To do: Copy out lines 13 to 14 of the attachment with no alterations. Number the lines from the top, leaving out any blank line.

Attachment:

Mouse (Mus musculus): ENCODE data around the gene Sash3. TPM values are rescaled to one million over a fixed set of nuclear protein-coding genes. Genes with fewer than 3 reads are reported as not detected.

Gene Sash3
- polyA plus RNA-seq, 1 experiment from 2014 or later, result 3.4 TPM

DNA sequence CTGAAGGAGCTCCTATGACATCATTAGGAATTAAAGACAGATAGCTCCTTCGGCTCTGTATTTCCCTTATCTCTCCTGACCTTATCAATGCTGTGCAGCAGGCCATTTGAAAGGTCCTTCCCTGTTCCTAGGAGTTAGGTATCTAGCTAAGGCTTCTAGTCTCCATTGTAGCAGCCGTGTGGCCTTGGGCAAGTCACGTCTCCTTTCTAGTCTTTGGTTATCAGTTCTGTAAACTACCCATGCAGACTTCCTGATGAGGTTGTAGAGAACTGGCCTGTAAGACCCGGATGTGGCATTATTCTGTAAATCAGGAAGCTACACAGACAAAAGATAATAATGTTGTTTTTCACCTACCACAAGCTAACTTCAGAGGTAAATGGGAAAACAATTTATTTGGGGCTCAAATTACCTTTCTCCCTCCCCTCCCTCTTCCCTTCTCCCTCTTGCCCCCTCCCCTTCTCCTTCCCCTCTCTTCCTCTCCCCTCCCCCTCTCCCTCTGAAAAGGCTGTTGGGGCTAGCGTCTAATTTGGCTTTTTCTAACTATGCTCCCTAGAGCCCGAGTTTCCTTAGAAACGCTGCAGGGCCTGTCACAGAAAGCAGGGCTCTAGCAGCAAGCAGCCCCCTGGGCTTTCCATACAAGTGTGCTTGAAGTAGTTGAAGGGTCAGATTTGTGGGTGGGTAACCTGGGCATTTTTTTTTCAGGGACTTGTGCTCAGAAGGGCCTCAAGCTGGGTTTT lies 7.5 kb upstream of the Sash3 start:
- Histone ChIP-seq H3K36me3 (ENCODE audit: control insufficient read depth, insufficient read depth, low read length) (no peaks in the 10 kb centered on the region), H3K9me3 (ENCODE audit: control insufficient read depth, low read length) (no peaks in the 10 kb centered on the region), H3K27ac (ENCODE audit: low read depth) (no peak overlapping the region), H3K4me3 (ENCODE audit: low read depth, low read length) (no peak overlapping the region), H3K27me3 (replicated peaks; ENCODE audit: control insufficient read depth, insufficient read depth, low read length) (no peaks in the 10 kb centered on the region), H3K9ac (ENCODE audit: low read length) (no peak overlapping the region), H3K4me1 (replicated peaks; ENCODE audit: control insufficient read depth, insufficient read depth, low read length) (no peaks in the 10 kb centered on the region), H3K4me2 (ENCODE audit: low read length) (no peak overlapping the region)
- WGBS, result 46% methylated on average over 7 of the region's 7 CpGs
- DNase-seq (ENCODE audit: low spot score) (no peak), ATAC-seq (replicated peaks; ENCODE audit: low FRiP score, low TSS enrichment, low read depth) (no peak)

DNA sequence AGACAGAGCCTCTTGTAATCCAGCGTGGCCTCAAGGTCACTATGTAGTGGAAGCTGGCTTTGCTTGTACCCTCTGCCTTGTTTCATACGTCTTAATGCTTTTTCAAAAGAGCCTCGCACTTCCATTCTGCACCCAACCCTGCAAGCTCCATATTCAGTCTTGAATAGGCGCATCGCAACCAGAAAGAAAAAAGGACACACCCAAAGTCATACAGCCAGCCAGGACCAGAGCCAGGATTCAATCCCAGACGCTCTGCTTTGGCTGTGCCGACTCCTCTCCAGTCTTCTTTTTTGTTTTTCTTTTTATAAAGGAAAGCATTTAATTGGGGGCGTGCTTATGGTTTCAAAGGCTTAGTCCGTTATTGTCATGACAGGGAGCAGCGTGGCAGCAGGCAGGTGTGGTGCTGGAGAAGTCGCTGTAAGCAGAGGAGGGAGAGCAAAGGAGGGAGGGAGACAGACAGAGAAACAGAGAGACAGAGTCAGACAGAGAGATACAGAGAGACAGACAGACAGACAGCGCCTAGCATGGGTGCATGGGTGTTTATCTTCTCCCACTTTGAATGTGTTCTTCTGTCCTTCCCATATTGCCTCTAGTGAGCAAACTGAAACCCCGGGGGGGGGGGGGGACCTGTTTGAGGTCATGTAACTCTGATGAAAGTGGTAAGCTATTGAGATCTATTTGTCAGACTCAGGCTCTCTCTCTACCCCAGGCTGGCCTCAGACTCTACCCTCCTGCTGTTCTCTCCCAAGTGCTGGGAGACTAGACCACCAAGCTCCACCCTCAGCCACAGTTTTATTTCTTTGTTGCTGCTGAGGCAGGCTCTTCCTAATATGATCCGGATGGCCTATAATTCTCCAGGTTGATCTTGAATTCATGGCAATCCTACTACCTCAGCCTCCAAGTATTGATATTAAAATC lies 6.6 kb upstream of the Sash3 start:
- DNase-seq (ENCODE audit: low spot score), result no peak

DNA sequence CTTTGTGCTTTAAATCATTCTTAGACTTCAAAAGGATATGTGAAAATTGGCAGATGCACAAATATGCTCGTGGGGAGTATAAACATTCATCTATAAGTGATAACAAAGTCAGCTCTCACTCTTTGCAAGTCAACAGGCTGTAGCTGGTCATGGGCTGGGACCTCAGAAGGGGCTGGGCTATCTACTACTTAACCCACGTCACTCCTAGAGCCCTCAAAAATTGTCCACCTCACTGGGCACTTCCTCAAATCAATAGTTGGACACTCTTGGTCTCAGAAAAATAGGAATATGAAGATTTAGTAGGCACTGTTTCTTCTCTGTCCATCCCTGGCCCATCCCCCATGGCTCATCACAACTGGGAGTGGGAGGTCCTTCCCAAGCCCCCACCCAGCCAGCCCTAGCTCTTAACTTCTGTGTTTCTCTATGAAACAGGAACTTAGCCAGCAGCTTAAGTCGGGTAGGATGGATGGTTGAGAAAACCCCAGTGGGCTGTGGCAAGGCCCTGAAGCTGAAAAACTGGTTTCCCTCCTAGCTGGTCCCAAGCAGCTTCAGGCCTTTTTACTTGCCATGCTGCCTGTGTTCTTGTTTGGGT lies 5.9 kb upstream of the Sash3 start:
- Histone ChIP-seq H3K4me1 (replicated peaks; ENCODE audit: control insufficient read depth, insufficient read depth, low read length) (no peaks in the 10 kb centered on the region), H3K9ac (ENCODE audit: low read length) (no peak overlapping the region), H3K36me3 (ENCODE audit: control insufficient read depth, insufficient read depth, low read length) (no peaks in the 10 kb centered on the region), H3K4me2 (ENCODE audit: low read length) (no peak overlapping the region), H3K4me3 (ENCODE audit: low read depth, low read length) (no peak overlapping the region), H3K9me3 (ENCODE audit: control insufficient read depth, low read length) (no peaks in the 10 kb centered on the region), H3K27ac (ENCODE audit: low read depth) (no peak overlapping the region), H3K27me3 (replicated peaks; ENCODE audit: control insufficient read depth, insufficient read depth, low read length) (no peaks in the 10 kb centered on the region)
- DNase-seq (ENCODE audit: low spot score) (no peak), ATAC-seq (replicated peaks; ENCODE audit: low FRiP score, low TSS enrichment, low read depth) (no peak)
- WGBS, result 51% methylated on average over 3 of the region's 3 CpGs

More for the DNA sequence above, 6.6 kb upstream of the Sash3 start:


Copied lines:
- WGBS, result 51% methylated on average over 3 of the region's 3 CpGs

More for the DNA sequence above, 6.6 kb upstream of the Sash3 start: